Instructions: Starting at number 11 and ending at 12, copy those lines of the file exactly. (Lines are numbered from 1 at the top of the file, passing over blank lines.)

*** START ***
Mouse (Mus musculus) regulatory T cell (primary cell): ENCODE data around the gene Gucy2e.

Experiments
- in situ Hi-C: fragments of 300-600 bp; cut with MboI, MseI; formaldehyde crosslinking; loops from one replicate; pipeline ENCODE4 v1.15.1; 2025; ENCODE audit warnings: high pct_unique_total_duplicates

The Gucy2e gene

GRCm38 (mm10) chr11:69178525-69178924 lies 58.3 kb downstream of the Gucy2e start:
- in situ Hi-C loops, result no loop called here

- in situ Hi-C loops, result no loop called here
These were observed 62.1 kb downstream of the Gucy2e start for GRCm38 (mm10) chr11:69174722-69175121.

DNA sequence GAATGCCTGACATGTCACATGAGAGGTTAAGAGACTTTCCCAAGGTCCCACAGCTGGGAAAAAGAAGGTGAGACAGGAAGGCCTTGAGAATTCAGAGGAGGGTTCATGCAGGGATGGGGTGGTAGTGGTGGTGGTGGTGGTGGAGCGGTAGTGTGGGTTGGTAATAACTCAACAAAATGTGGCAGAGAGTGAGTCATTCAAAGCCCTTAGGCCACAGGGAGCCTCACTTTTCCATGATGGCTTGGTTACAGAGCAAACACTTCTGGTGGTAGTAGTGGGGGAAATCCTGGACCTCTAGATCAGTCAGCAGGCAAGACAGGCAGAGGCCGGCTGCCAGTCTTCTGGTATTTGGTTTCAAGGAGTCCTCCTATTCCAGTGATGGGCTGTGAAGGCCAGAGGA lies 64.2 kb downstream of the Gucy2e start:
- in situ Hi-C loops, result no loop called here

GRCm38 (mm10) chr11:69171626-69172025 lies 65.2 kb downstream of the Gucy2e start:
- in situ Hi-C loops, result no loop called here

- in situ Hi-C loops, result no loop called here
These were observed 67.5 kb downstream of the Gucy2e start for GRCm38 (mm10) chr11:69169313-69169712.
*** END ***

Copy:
GRCm38 (mm10) chr11:69171626-69172025 lies 65.2 kb downstream of the Gucy2e start:
- in situ Hi-C loops, result no loop called here